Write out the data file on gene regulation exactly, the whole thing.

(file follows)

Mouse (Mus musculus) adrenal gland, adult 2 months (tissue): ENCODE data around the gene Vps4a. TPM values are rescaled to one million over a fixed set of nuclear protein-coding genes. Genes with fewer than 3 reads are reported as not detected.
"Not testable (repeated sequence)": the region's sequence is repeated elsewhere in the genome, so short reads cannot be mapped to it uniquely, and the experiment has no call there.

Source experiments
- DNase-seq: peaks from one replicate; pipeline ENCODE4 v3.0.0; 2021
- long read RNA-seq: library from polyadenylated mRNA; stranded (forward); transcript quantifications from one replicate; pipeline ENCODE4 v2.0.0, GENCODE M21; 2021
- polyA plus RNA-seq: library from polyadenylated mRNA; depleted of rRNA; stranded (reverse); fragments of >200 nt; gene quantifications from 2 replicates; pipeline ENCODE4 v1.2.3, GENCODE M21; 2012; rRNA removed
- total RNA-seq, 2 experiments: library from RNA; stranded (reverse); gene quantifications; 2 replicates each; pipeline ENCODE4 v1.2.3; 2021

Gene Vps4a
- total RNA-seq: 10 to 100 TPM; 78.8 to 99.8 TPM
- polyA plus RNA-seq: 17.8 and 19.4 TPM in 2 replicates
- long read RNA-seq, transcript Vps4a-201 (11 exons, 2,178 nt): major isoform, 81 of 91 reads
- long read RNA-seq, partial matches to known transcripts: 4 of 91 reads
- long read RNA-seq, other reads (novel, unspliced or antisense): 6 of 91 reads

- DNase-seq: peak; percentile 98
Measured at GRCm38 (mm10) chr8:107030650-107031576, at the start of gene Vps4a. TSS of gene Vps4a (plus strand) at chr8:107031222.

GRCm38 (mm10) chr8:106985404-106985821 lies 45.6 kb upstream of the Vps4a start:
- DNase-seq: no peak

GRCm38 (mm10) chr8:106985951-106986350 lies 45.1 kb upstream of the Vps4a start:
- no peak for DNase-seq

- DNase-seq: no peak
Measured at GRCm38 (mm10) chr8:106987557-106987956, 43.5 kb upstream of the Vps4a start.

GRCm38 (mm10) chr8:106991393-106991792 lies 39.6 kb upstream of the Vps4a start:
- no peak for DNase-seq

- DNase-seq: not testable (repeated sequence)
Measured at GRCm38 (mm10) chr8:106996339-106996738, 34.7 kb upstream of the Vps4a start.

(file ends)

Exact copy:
Mouse (Mus musculus) adrenal gland, adult 2 months (tissue): ENCODE data around the gene Vps4a. TPM values are rescaled to one million over a fixed set of nuclear protein-coding genes. Genes with fewer than 3 reads are reported as not detected.
"Not testable (repeated sequence)": the region's sequence is repeated elsewhere in the genome, so short reads cannot be mapped to it uniquely, and the experiment has no call there.

Source experiments
- DNase-seq: peaks from one replicate; pipeline ENCODE4 v3.0.0; 2021
- long read RNA-seq: library from polyadenylated mRNA; stranded (forward); transcript quantifications from one replicate; pipeline ENCODE4 v2.0.0, GENCODE M21; 2021
- polyA plus RNA-seq: library from polyadenylated mRNA; depleted of rRNA; stranded (reverse); fragments of >200 nt; gene quantifications from 2 replicates; pipeline ENCODE4 v1.2.3, GENCODE M21; 2012; rRNA removed
- total RNA-seq, 2 experiments: library from RNA; stranded (reverse); gene quantifications; 2 replicates each; pipeline ENCODE4 v1.2.3; 2021

Gene Vps4a
- total RNA-seq: 10 to 100 TPM; 78.8 to 99.8 TPM
- polyA plus RNA-seq: 17.8 and 19.4 TPM in 2 replicates
- long read RNA-seq, transcript Vps4a-201 (11 exons, 2,178 nt): major isoform, 81 of 91 reads
- long read RNA-seq, partial matches to known transcripts: 4 of 91 reads
- long read RNA-seq, other reads (novel, unspliced or antisense): 6 of 91 reads

- DNase-seq: peak; percentile 98
Measured at GRCm38 (mm10) chr8:107030650-107031576, at the start of gene Vps4a. TSS of gene Vps4a (plus strand) at chr8:107031222.

GRCm38 (mm10) chr8:106985404-106985821 lies 45.6 kb upstream of the Vps4a start:
- DNase-seq: no peak

GRCm38 (mm10) chr8:106985951-106986350 lies 45.1 kb upstream of the Vps4a start:
- no peak for DNase-seq

- DNase-seq: no peak
Measured at GRCm38 (mm10) chr8:106987557-106987956, 43.5 kb upstream of the Vps4a start.

GRCm38 (mm10) chr8:106991393-106991792 lies 39.6 kb upstream of the Vps4a start:
- no peak for DNase-seq

- DNase-seq: not testable (repeated sequence)
Measured at GRCm38 (mm10) chr8:106996339-106996738, 34.7 kb upstream of the Vps4a start.